Contrariwise, philosophical speculation—along with studies of literature, history, theology, and other such subjects—while it oftentimes (though not always) constricts itself to a specific aspect of the universe, that is, to considering certain objects, does so without requiring some specific restriction of method. Every part of the universe is thus open to this general mode of inquiry, according to the interpretative lens of common experience—there are no specific methods, and while there are specific terms which come to be identified as belonging, for instance, to some philosophical system (such as “substance”) or school of literary theory (“trochaic inversion”), these terms describe the things themselves; they are translatable, and, in a sense, universal.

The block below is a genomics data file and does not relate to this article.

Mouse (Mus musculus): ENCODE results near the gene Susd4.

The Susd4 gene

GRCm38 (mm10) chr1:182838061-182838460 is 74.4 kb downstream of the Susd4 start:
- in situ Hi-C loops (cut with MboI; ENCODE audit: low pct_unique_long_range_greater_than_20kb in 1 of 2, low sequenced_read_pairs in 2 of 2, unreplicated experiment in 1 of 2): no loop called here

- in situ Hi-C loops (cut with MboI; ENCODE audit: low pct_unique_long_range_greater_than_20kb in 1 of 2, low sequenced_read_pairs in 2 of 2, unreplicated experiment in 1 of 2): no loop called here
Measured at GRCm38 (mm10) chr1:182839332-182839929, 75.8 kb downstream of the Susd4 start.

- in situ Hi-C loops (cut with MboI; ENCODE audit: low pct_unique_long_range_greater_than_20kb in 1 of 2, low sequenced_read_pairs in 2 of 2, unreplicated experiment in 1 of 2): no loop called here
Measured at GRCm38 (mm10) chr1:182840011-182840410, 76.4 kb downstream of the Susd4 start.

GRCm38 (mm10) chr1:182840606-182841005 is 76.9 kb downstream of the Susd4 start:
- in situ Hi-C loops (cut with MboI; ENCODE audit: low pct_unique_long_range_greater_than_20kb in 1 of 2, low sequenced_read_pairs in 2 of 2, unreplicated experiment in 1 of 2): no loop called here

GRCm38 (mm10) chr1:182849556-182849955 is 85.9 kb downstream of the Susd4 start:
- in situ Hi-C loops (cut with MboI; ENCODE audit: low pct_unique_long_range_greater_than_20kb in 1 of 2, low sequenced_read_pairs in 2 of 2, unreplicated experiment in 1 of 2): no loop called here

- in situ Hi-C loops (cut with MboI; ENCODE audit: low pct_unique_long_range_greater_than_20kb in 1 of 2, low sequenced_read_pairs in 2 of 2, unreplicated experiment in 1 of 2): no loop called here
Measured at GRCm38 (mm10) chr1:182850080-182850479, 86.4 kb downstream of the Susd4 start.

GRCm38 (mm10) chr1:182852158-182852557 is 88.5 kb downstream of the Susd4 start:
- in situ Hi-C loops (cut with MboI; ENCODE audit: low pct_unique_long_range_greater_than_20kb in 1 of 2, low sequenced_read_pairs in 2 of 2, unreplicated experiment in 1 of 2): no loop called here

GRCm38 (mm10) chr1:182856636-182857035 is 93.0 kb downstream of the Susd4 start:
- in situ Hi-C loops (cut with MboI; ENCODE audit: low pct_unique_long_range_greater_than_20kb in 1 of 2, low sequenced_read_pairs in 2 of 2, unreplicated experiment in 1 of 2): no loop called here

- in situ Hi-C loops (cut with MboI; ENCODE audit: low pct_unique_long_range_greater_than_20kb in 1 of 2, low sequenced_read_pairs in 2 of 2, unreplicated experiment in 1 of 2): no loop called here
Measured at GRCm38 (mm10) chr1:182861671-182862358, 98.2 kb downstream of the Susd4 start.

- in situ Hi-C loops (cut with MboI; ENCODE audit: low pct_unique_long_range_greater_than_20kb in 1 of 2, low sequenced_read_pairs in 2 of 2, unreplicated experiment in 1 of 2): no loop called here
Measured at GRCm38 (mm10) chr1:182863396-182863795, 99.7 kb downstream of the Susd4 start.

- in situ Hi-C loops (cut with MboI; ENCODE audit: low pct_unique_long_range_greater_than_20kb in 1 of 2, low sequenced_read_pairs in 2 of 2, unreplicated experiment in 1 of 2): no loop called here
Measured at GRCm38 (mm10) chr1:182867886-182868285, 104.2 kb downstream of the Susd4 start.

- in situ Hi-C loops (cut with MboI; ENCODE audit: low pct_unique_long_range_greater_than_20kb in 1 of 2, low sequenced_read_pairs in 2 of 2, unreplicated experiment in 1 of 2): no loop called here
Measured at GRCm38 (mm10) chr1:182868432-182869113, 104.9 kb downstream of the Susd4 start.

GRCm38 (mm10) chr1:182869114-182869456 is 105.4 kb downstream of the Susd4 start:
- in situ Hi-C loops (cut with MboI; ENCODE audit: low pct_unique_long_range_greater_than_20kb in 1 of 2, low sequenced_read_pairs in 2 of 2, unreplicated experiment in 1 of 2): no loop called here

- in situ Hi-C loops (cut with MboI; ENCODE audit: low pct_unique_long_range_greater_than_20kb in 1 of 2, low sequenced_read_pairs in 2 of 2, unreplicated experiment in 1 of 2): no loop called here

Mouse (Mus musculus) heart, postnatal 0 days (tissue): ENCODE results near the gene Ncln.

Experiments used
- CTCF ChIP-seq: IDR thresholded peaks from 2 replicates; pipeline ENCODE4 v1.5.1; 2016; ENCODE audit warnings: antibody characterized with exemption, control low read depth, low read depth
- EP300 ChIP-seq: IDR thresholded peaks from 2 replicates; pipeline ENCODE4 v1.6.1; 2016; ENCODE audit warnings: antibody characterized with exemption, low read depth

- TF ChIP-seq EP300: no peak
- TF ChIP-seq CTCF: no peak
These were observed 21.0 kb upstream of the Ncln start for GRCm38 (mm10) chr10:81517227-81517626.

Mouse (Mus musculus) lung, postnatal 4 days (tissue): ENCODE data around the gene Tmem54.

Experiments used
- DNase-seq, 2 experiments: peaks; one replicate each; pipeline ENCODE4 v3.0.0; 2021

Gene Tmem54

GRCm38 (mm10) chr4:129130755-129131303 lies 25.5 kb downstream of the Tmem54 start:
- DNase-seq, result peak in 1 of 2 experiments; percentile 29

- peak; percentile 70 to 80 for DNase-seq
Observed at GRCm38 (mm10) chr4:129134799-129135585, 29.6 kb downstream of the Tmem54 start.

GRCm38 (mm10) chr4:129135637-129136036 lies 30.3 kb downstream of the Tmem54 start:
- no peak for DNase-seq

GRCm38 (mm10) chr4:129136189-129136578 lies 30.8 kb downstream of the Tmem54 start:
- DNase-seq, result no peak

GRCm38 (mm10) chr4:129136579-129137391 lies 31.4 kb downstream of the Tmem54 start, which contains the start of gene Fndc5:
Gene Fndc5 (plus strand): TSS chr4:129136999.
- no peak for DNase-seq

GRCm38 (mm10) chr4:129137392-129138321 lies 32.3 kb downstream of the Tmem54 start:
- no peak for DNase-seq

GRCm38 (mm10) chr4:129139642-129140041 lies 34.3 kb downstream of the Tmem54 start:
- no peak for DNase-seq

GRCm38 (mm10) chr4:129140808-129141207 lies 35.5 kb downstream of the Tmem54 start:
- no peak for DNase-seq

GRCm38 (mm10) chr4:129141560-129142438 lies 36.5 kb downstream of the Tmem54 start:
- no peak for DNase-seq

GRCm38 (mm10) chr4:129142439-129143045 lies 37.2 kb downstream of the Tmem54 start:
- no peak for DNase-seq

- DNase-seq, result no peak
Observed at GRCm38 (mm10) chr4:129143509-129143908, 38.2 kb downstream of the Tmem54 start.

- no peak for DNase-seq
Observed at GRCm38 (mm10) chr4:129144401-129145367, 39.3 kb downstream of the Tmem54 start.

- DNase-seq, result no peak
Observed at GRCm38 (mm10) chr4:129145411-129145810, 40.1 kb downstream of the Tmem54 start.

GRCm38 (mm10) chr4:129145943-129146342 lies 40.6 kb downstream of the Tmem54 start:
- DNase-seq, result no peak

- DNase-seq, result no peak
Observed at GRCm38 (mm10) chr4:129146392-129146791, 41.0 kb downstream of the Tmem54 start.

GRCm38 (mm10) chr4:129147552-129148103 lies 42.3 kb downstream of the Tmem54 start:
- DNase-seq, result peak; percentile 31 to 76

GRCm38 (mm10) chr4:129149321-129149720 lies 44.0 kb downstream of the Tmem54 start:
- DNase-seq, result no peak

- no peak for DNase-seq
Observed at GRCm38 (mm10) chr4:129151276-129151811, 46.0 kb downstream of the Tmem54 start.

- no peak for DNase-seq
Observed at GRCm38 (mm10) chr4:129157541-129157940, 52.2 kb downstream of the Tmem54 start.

Medieval thinkers, however, did not distinguish between these two modes of inquiry, between science as it is understood in the modern sense, and what are today liberal arts. Natural sciences as we know them today had neither their own distinctive methods nor their own distinctive monikers: Scholastic philosophers classified them all under the generalized science of “physics,” according to the system of Aristotle. It was not until Aristotle became widely available in medieval Europe, through the influence of Islamic philosophers, that natural sciences became a prevalent concern of medieval thinkers. Philosophical speculation in Europe prior to the advent of Aristotelian texts was principally aimed not at understanding the world around us, but rather at making accessible and knowable the teachings of faith—often with confused and confusing (sometimes disastrous) results, though in some cases with exceptional success. Prior to the Scholastic period, medieval philosophy was much more concerned with the moral life.